Since September 2015, I have been periodically covering MUOS 4 (2015-044A), a newly launched military communications satellite in geostationary orbit. It was launched on 2 September 2015 and initially placed at 172 W, just west of Hawaii. This position was temporary: it is the "check-out position" where the satellite is initially placed, well situated with regard to key monitoring stations, to check if it is working okay. It stays there for a few months until this check-out is complete: then it is moved to its operational position. In the case of MUOS 4, it is known (see my earlier post and this unclassified publication) that the operational position assigned to MUOS 4 is at 75 E, south of India.
At the start of December 2015, it was announced that check-out had been completed and that the satellite would be moved to its operational position in the spring of 2016.
When I checked upon MUOS 4 on 4 December 2015 using the 0.51-m telescope of Warrumbungle obs in Australia, it was still at 172 W. For various reasons I did not get to check that position again until a few days ago. When I imaged that location on March 1, 2016, using the same Warrumbungle telescope, MUOS 4 was no longer there. It had been moved somewhere between December 4 and March 1.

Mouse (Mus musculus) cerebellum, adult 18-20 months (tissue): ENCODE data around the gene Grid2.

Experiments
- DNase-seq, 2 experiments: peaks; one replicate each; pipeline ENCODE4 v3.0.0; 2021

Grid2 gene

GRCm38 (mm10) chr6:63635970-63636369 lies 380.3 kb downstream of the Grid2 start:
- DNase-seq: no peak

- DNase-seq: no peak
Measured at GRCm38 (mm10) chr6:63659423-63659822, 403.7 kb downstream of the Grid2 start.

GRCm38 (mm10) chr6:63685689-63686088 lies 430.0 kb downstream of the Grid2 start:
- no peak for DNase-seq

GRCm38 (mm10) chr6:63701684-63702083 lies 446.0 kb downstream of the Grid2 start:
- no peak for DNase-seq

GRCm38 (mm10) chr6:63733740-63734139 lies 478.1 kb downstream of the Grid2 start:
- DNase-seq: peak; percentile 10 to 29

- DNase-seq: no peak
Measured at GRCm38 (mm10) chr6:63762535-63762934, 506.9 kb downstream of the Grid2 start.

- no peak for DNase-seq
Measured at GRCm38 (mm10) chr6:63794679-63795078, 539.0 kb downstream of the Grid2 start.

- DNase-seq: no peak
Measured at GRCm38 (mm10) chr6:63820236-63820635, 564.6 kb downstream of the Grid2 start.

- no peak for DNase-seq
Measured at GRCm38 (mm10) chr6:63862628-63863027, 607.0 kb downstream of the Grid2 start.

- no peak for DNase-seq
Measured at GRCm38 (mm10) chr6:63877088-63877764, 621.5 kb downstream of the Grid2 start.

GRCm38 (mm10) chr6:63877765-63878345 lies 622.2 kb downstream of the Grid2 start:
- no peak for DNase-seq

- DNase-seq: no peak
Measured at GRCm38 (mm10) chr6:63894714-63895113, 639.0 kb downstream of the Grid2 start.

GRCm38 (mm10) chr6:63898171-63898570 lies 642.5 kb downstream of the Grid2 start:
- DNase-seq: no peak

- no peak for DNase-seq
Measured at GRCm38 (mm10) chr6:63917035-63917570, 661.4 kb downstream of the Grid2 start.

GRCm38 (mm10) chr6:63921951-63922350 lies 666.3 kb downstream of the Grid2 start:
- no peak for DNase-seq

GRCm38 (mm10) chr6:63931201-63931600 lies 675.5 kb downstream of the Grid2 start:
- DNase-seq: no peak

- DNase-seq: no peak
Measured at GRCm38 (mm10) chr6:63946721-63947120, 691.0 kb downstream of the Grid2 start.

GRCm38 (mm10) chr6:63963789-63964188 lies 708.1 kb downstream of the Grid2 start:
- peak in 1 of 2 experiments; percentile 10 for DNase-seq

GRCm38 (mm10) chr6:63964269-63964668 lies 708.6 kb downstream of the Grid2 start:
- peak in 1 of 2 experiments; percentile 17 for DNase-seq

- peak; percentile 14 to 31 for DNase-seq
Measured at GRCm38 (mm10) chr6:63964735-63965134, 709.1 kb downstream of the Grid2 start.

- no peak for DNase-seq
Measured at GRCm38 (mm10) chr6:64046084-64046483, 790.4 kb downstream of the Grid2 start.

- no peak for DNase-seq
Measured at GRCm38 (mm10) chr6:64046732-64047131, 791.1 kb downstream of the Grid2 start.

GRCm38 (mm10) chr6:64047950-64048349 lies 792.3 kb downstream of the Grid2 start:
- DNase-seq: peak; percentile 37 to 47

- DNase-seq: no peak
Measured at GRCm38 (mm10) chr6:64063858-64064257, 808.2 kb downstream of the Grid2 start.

This is confirmed by observations of the Russian ISON network. I received two of their MUOS 4 elsets for mid February 2016, which show the satellite drifting westwards at a rate of about 3 degrees/day. From the drift rate I reconstruct from these elsets, I find that the move from 172 W to 75 E started near 23.0 January 2016. At this drift rate, it should have reached its designated operational slot at 75 E 37 days later, on 29.0 February 2016.
[UPDATE 11 March 2016: On March 8, Greg Roberts in South Africa recovered MUOS 4 at 74.8 E, very close to the expected position]